How to Survive in South Africa

How to Survive in South Africa

A guide to staying alive in one of the most dangerous countries on Earth

South Africa is less peaceful now than it was a year ago. It has somehow found a way to drop a low bar even lower.

According to the Institute of Economics and Peace security index, South Africa ranks 144 out of 163 countries. This places it in the bottom 20 worldwide, just ahead of Ukraine, which has been at war with Russia for a year and a half.

Being from neighboring Zimbabwe, I’ve traveled to and from South Africa several times. Every time I went, I had to stay keenly aware of my surroundings and belongings. In the five years since I was last there, news stories have continued to pour out about how things have steadily gotten worse.

It’s possible to be safe in South Africa. Locals generally follow a few simple steps to do so.

1. Don’t Be a White Farmer

“Shoot to kill—kill the Boer; kill the farmer!” Julius Malema, leader of South Africa’s Economic Freedom Fighters party, has resurrected this popular apartheid-era chant. At a political rally in July, nearly 100,000 of his supporters filled the First National Bank stadium and feverishly echoed the chant, as did supporters at home.

When pressed on the lyrics, Malema and his supporters argue that they aren’t to be taken literally. Malema was taken to court on the matter, but a judge ruled in his favor, saying there is no proof that “the lyrics in the songs could reasonably be construed to demonstrate a clear intention to harm or incite to harm and propagate hatred.” The song is merely poetic and metaphorical, they say.

Yet South Africa has experienced 77 farm attacks in just the first three months of this year. Eleven white farmers and relatives were killed. Dozens more were shot, tied up, brutally beaten, and even tortured. Three have been killed since the July 29 rally.

It’s easy to assume that it’s big, strong farmers who are being targeted. But the criminals are cowardly. Fifty-two percent of the victims were over 60 years old. One of them was 89-year-old Elizabeth Lee, who was bludgeoned to death with a chair by a 15-year-old.

Malema and others argue that the song represents hatred against institutional racism, not specific people. But specific people, white farmers, are targeted and attacked almost every day.

2. Don’t Make Wrong Turns

Taking a wrong turn can swiftly transform into a deadly encounter in the volatile South African landscape.

According to an August 10 report by the Telegraph, British orthopedic surgeon Kar Hao Teoh was driving from the Cape Town airport with his wife and child when he took a wrong turn into a perilous township. South African police were impounding illegal minibus taxis. Violent strikes had broken out as a result. The unsuspecting Teoh was shot in the head in front of his family. The violent riots continued.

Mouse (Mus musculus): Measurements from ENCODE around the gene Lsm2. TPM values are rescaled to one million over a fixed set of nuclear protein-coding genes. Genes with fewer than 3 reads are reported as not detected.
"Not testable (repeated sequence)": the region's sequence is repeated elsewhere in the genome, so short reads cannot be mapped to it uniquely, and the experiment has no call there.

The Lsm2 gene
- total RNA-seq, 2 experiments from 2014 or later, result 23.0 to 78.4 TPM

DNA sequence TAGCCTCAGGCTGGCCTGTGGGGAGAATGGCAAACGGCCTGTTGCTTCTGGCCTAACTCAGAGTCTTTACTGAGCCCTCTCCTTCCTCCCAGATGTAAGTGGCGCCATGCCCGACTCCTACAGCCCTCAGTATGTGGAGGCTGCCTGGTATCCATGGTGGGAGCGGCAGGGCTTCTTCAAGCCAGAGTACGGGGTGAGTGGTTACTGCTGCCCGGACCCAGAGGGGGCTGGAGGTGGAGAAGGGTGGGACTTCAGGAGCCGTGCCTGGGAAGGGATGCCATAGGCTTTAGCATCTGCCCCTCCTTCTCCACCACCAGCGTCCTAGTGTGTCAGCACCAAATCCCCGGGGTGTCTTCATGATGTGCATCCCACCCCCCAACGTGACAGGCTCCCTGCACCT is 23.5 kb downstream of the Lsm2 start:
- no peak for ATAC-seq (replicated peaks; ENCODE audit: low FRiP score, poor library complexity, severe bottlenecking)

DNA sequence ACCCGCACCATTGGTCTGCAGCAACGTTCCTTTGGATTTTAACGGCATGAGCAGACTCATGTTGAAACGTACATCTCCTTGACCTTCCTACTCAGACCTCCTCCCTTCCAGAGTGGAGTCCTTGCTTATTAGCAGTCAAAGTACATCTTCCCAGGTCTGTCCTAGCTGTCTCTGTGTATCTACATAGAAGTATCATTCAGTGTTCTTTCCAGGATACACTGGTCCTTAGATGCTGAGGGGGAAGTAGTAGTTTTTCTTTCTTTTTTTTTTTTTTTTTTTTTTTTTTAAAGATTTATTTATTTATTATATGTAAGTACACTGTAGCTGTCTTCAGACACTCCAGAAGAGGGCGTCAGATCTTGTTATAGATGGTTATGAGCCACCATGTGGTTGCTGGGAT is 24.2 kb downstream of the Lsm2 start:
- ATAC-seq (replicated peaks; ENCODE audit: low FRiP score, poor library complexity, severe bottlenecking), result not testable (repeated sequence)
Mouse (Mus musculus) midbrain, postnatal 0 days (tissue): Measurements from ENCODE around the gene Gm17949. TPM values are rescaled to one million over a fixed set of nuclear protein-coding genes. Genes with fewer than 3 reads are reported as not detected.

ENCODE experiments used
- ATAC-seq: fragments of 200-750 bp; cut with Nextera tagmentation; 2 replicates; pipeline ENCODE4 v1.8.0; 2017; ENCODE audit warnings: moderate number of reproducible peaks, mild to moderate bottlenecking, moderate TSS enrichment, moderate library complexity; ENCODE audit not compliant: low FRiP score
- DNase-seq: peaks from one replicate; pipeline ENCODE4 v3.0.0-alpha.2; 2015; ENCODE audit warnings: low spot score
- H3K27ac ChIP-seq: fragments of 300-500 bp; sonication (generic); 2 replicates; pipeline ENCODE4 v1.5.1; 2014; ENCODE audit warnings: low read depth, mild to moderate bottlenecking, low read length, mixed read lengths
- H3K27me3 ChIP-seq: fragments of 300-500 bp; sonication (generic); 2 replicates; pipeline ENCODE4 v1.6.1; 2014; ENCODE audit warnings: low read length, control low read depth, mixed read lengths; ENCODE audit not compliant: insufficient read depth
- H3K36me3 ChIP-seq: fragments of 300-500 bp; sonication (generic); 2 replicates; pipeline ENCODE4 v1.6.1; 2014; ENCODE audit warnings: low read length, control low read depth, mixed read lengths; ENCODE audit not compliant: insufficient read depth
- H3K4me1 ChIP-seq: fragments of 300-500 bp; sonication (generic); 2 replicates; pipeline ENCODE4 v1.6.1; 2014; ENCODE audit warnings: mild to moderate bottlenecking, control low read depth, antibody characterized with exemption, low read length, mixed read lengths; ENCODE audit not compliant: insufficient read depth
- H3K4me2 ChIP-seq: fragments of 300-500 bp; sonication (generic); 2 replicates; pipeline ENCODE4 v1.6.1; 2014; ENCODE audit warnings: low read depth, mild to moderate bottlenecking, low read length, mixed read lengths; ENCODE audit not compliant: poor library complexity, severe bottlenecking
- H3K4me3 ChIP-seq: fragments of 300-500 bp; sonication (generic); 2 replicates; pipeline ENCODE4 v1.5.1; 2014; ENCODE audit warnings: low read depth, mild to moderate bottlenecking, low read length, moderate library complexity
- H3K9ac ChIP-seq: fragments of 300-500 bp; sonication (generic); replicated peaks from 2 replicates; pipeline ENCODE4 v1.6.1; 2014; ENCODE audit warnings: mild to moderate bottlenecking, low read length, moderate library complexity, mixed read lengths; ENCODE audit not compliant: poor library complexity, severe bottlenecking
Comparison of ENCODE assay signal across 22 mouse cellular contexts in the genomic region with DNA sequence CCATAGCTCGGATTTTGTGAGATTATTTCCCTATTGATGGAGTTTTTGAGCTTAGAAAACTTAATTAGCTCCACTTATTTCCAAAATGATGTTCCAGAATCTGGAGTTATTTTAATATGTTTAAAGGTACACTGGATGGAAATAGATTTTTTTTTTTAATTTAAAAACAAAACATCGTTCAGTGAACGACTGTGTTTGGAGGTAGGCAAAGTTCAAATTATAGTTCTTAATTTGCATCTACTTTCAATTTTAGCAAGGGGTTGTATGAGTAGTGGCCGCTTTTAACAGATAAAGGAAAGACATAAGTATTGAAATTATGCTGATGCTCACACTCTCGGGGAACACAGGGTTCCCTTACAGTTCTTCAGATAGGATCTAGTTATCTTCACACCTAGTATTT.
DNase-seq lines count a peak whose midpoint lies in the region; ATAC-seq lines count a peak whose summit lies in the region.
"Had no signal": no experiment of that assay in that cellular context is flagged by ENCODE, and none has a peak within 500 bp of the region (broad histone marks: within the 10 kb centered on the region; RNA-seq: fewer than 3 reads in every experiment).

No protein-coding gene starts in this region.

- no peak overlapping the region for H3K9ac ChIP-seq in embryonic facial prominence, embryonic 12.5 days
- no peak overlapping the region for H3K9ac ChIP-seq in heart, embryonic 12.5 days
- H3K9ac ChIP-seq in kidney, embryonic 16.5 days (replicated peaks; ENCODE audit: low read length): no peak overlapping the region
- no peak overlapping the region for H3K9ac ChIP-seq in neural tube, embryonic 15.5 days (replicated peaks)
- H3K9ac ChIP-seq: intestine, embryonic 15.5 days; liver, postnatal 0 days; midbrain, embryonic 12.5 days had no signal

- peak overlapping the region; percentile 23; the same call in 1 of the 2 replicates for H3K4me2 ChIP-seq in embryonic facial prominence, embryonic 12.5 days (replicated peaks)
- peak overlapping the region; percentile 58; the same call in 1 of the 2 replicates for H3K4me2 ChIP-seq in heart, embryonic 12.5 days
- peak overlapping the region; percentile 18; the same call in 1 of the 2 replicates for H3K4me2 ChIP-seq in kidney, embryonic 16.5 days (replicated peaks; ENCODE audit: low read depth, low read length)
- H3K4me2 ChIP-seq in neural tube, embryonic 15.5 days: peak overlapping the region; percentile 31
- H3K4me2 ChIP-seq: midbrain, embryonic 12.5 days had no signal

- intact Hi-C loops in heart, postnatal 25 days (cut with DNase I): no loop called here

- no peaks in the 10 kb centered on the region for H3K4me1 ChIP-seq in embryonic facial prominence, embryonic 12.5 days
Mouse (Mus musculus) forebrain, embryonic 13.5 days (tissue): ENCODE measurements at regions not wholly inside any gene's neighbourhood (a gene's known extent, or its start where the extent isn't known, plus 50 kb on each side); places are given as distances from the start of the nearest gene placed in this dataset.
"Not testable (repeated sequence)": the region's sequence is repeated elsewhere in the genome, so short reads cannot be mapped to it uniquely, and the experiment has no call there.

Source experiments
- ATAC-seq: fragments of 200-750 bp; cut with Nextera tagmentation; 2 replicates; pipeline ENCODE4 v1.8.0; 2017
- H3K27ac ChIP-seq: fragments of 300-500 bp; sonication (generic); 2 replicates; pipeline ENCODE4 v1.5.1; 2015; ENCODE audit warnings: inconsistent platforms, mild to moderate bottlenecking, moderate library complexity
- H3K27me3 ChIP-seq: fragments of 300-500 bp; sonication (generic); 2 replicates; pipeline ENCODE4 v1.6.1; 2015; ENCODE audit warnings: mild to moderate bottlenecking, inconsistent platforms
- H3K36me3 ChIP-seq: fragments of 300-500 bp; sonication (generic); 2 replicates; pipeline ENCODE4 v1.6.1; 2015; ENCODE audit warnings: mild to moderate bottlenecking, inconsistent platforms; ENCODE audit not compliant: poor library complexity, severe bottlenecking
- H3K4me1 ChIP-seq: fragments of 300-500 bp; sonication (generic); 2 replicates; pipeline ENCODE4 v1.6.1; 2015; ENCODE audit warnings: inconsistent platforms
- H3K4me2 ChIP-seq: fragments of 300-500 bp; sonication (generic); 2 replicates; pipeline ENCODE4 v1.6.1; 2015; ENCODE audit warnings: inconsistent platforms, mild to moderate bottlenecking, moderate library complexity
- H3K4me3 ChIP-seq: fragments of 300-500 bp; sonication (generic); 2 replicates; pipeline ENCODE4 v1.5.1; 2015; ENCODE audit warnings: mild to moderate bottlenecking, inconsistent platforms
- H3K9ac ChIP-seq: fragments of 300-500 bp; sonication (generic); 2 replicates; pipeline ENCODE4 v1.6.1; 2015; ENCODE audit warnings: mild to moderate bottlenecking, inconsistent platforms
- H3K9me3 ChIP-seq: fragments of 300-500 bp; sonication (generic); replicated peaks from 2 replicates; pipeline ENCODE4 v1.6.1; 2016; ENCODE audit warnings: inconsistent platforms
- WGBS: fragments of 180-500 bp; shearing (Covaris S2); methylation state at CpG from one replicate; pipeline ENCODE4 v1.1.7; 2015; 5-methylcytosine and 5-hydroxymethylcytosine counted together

Being in South Africa requires near-constant hypervigilance. There are safe areas and suburbs. But it is far too easy to stumble into an explosive environment.

To stay safe, never make wrong turns, be wary of vehicles driving behind you for longer than five minutes, keep all valuables stowed out of sight, especially at traffic lights and stop signs, and be ready to make a quick getaway in your vehicle at any given moment. But even all that might not be enough.

3. Say Your Prayers

Just about everyone in South Africa is suffering. Taxes are sky-high, and the government is incompetent. Unemployment is rampant. Power cuts are a normal part of life. Millions of South Africans live in shanty towns and slums. They are angry and tired. They are plagued by violence, disease, filth, poverty and hunger. And they are told that it is because of persistent and institutional racism.

Does any of that sound familiar?

South Africa isn’t a war zone and white genocide isn’t a reality yet. The incendiary words are still just words. But both black and white South Africans are suffering from the nation’s rapid descent from one of the most prosperous countries in the world to what it is today.

When the angry, hungry, poor, frustrated South Africans finally snap, who will they attack first as they chant about killing the Boer?

Very soon, the only recourse South Africans will have is prayer. As Herbert W. Armstrong proved in The United States and Britain in Prophecy, the Dutch, British and Irish South Africans are also descendants of the nation of Israel, a nation with a special relationship with God.

Sadly, these South Africans have forgotten God. They gave away their God-given birthright. They gave South Africa up to communism and its consequent policies. The fruits are clear: With each passing day, surviving in South Africa is a much more difficult challenge.

Everything happening in South Africa is a harbinger of what is coming on the other descendants of Israel, particularly America and Britain.

“[We] are witnessing the fall of South Africa as a prelude to the accelerating descent of the United States and of the once great British company of nations,” our e-book South Africa in Prophecy states. “South Africa is the first major domino to fall in what will become a free fall into slavery of those once mightiest nations on Earth!”

Soon, trying to survive in these nations will be nearly impossible. The only solution is to remember God, turn to Him, and seek Him in prayer.

South Africa’s troubles will not fizzle out. They are going to get worse. And they are coming to America and Britain.

The power cuts, the racist chants, the riots, the violence, the hunger and the anger will continue to build. They will affect everyone, whether you are white or black, whether you make a wrong turn or not.

The only solution is to turn to God in repentance and prayer. That is the only way to survive.